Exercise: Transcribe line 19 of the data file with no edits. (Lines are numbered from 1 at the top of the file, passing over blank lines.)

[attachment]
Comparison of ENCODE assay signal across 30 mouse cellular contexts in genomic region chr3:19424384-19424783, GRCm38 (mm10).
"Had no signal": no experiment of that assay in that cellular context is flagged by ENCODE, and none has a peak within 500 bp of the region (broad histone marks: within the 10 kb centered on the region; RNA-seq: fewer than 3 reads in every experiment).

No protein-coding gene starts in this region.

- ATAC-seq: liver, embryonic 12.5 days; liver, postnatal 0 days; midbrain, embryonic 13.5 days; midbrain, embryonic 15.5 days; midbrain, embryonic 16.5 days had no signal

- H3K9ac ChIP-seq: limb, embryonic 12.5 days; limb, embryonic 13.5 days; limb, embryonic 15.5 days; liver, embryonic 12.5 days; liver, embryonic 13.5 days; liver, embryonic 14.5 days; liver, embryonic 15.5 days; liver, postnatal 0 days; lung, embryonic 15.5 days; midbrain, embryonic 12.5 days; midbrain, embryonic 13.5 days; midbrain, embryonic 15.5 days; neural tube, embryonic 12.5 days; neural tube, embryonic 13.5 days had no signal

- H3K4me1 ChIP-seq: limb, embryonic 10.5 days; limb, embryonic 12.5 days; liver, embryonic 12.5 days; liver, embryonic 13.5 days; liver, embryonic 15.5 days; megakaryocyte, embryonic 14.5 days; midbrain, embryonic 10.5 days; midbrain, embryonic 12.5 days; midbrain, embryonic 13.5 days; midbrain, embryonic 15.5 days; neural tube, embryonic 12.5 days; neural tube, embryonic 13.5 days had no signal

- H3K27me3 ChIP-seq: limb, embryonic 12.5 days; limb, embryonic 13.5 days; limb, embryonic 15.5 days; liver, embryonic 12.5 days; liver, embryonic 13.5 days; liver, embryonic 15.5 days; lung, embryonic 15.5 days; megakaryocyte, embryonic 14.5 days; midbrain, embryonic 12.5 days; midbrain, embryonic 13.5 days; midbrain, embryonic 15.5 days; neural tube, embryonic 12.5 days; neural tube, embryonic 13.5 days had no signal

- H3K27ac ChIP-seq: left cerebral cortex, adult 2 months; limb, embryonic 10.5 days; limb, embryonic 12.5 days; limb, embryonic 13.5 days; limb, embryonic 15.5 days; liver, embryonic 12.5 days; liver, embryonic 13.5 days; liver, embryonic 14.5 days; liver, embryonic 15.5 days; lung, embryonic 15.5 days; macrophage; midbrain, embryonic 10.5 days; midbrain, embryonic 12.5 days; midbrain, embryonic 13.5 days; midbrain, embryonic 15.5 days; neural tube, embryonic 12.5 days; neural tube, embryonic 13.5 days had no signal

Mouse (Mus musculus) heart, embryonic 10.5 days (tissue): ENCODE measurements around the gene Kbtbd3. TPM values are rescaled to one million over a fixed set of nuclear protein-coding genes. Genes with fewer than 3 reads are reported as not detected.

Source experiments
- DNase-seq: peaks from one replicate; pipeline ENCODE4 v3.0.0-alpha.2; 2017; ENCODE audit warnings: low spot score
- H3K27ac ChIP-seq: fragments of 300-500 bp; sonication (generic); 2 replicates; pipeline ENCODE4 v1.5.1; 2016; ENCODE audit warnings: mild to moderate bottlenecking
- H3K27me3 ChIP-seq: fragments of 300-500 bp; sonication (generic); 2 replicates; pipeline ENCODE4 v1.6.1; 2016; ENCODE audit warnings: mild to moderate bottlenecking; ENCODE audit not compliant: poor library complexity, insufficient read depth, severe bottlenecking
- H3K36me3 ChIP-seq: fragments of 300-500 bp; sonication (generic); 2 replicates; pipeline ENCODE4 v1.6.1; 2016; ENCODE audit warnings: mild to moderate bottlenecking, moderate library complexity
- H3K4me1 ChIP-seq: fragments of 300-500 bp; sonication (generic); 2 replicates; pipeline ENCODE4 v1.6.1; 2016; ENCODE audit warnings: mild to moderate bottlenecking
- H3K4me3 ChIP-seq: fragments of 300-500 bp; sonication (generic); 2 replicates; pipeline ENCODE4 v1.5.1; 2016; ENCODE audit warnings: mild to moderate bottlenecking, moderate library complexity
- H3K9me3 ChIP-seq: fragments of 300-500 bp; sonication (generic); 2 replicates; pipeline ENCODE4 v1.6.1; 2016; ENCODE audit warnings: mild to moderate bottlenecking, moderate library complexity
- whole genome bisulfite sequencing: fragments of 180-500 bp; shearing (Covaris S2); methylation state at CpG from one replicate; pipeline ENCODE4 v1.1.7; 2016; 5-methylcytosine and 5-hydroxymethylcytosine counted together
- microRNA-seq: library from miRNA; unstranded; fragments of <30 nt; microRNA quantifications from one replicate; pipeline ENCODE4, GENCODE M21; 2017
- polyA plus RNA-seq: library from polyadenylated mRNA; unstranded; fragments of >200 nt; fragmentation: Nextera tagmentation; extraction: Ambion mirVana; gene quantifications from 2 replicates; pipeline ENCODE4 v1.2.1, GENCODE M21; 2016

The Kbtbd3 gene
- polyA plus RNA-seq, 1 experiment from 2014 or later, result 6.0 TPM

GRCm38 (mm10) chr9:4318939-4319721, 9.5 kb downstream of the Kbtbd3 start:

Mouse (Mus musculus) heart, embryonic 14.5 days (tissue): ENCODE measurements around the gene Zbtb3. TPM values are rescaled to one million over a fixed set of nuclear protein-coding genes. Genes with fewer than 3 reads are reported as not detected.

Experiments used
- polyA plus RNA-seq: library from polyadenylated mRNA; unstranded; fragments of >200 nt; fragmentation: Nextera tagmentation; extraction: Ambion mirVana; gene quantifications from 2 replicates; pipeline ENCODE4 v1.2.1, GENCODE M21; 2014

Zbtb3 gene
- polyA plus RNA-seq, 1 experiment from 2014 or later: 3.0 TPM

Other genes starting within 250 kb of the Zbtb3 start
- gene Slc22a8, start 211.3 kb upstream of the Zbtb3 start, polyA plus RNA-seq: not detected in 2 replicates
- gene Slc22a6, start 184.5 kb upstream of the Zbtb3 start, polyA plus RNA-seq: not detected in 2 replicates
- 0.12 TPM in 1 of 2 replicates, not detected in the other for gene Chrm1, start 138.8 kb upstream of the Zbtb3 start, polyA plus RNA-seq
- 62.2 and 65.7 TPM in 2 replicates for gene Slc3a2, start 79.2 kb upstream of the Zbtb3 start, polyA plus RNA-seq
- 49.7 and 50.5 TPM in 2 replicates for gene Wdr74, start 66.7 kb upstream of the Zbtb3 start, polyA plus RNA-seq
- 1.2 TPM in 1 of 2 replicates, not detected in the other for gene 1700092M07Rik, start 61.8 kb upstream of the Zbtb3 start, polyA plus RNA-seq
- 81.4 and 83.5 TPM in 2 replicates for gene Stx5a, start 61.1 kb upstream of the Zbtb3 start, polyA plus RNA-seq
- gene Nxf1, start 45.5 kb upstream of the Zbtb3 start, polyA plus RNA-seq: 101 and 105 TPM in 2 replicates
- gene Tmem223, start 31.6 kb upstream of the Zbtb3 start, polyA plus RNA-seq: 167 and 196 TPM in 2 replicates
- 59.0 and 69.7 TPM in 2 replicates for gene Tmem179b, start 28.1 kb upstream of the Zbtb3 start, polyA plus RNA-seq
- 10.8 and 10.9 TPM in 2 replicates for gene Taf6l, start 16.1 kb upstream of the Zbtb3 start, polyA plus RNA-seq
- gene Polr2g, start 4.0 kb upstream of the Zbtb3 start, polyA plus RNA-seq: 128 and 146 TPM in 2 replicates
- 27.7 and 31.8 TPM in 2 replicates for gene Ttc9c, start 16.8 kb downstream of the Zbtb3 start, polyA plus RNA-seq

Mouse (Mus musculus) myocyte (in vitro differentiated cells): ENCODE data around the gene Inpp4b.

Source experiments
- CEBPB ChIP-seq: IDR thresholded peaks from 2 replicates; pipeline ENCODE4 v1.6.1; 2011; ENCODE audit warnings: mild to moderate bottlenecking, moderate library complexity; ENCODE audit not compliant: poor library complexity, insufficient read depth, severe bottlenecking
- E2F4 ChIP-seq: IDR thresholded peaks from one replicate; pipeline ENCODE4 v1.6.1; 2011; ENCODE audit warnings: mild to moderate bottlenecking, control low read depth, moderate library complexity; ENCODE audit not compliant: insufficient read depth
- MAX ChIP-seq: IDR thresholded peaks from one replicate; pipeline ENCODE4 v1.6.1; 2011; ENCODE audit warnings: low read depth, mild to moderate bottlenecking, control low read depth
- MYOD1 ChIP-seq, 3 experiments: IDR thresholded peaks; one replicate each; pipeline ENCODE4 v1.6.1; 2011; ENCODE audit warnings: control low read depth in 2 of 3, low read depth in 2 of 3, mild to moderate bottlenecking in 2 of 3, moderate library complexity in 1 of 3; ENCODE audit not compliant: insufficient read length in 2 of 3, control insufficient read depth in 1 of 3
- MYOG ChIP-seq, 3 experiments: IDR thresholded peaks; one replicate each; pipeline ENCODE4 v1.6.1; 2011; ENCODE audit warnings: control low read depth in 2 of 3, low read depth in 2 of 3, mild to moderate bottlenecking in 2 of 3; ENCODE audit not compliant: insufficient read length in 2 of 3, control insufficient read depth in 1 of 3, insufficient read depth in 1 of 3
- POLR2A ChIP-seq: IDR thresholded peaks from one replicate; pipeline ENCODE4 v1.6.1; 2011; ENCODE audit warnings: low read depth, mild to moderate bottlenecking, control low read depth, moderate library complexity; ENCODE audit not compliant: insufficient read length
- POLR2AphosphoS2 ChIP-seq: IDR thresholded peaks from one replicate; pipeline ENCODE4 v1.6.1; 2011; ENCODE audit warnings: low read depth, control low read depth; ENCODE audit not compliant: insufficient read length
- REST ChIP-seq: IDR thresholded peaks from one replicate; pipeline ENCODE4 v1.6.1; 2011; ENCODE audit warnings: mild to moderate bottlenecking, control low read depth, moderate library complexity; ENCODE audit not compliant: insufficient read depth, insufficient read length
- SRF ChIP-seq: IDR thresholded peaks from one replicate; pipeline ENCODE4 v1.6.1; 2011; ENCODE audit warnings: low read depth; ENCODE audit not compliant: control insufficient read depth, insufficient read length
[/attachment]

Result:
- microRNA-seq: library from miRNA; unstranded; fragments of <30 nt; microRNA quantifications from one replicate; pipeline ENCODE4, GENCODE M21; 2017